The study of granulometry is fundamental in the development of solid pharmaceutical forms and in large scale production. The size, shape and uniformity of the particles determine their flow properties. Very fine particles do not flow freely like larger ones do. In general, particles ranging from 250 to 2,000 μm, flow freely if the shape is propitious. Particles ranging from 75 to 250 μm can either flow freely or present problems, depending on its shape and other factors, such as humidity. When particles are smaller than 100 μm, flow becomes a problem regardless the nature of substance (Staniforth 2005).

The TS particles presented mean diameter of 10.09 ± 1.85 µm, indicating a poor flow.


Staniforth (2005) establishes that a powder can have one tapped density and various apparent densities. Apparent densities depends on the way the particles are packaged as a function of its porosity. The results of the bulky and tapped densities were used to determine the Hausner ratio (HR) and the Carr Index (IC). Consequently, the HR and IC provide indirect results of the powder flow properties, since the more rounded the particles are, the smaller the air spaces within the powder mixtures, facilitating their flow (Garcia et al. 2012). The bulky density of TS was 0.45 ± 0.01 g/cm3 and the tapped density of TS was 0.64 ± 0.02 g/cm3. The HR and IC measurements were used to evaluate the flow properties of the TS granules. IC values lower than 10% indicate excellent flow, IC values between 11 to 15% indicate good flow, IC values between 16 to 20% indicate weak flow, IC values between 21 to 31% indicate poor flow and IC values higher than 32% indicate very poor flow. HR values between 1 to 1.1 indicate excellent flow, HR values between 1.12 to 1.18 indicate good flow, HR values between 1.19 to 1.25 indicate weak flow, HR values between 1.26 to 1.45 indicate poor flow; HR values higher than 1.50 indicate very poor flow (Garcia et al. 2012).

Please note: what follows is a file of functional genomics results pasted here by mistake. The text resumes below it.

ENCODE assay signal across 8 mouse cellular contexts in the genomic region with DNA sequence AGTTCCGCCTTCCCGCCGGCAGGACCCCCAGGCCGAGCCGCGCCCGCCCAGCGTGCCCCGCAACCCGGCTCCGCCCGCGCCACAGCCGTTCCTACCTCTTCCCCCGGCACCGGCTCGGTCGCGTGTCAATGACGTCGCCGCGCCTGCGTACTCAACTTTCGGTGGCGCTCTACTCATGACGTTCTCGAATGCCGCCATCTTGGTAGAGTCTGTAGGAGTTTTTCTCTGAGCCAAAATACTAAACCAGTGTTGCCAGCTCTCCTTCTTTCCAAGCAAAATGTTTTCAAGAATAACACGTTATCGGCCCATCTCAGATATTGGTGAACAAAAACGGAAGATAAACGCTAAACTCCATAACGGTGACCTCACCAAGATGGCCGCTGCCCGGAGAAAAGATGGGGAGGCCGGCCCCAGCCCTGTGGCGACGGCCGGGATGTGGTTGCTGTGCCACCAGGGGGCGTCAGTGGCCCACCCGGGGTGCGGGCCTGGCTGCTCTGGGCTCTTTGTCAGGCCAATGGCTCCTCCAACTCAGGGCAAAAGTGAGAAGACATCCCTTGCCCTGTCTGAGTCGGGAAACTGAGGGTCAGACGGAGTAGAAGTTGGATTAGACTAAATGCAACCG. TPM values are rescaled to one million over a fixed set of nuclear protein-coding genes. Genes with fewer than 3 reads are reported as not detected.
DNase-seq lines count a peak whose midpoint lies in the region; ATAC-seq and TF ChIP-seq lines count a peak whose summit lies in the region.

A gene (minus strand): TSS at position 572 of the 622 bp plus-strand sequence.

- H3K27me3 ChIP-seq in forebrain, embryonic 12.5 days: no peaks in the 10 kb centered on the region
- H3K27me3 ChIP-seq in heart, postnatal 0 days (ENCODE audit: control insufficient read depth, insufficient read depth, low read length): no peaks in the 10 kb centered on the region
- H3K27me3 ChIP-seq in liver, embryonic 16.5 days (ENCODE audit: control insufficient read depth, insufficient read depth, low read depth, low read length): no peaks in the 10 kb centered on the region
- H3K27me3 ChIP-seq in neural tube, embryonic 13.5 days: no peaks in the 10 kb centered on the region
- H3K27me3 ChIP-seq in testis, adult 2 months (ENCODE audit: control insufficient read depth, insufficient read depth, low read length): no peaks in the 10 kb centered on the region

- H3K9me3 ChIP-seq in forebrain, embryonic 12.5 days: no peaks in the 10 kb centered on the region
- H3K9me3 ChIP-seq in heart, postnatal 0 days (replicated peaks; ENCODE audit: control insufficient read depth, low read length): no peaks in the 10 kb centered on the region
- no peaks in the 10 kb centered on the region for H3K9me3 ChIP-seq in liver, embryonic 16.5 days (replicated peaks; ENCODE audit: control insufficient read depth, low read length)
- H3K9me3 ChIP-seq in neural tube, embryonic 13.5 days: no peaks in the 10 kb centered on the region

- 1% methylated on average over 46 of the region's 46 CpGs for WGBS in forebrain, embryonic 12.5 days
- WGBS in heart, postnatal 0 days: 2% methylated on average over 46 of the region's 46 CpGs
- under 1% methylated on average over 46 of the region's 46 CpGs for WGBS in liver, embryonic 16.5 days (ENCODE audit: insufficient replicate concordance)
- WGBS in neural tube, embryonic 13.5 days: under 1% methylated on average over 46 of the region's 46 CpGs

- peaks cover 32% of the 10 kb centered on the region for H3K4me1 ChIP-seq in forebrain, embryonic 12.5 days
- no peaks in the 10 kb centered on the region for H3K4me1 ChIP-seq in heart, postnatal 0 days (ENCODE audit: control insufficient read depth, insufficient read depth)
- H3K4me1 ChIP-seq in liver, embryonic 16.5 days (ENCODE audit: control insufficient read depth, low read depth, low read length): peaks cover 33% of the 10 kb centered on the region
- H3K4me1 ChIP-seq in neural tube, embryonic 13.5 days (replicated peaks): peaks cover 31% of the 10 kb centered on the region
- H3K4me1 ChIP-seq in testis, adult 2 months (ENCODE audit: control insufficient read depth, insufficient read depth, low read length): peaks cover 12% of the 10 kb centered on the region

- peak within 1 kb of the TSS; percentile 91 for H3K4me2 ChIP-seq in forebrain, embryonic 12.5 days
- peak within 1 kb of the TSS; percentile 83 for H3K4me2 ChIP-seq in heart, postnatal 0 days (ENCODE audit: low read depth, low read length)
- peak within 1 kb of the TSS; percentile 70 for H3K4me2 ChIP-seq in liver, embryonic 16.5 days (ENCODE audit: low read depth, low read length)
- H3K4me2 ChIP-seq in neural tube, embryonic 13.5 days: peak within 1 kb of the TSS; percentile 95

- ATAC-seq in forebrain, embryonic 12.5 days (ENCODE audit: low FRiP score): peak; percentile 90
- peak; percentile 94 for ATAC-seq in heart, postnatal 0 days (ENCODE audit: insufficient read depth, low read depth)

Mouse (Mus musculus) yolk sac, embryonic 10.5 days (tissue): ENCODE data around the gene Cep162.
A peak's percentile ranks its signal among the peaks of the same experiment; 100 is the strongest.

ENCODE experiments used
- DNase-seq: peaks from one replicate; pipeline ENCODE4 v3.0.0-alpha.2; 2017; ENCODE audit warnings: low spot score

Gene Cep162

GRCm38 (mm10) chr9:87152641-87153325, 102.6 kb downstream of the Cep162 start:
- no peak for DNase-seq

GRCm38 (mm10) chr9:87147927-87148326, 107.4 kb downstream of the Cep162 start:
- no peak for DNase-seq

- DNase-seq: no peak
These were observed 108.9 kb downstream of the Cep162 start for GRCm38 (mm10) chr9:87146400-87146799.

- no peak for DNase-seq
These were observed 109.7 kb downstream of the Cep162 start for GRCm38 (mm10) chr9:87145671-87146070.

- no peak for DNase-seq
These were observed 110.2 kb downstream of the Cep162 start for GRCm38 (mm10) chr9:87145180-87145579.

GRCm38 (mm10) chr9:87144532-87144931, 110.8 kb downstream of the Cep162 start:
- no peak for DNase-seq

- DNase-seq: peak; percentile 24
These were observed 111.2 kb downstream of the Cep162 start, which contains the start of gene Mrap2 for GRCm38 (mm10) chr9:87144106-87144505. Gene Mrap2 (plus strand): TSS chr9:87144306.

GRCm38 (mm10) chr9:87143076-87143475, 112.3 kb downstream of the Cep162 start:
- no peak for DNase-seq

The TS granules showed HR value of 1.48 ± 0.03 and IC value of 28.33 ± 1.53%. Thereby, the TS granules presented poor flow, according the HR and IC values. Since the tablets were prepared by direct compression and the mixture was manually filled into the die cavity of tablet compression machine, the feed mechanism was not influenced by the flow properties. One alternative for improving the flow of TS granules is the addition of 0.2 wt% of colloidal silicon dioxide, once a good flow can ensure a reproducible filling and an efficient distribution of the powders in the production of pharmaceutical forms (Staniforth 2005). Moreover, it can be concluded that the HR and IC results are in agreement with the granulometry analysis, confirming that TS granules have poor flow.


The XRD diffractograms of TS granules, POP and tablets are presented in Figure 2. TS can be classified into three types (A, B or C) based on their diffraction patterns. Polymorphous “A” exhibit strong diffraction peaks at 15o, 17o, 18o and 23o; type “B” usually display peaks at 5.6o, 17o, 22o, and 24o; the mixture of “A” and “B” patterns correspond to type “C” (Xia et al. 2015, Atichokudomchai and Varavinit 2003). The XRD pattern of TS granules showed the polymorph type A with strong peaks at 15o, 23o, and a doublet at 17o and 18o. From the XRD analysis of POP, it was possible to observe its crystalline nature, with strong peaks at 8.2o, 14o, 18o, doublets at 22o, 23o and 25o. This result is in agreement with the study of Roberts and Rowe (1994), who confirmed a single crystal nature of propranolol hydrochloride. The XRD analysis of the tablets demonstrated some characteristics peaks of TS at 15o, 17o, 18o and 23o, and some characteristics peaks of POP at 14o, 18o and 25o, indicating that a homogeneous mixture was achieved.

Figure 2 X-ray diffraction pattern of tapioca starch granules, propranolol and tablets developed.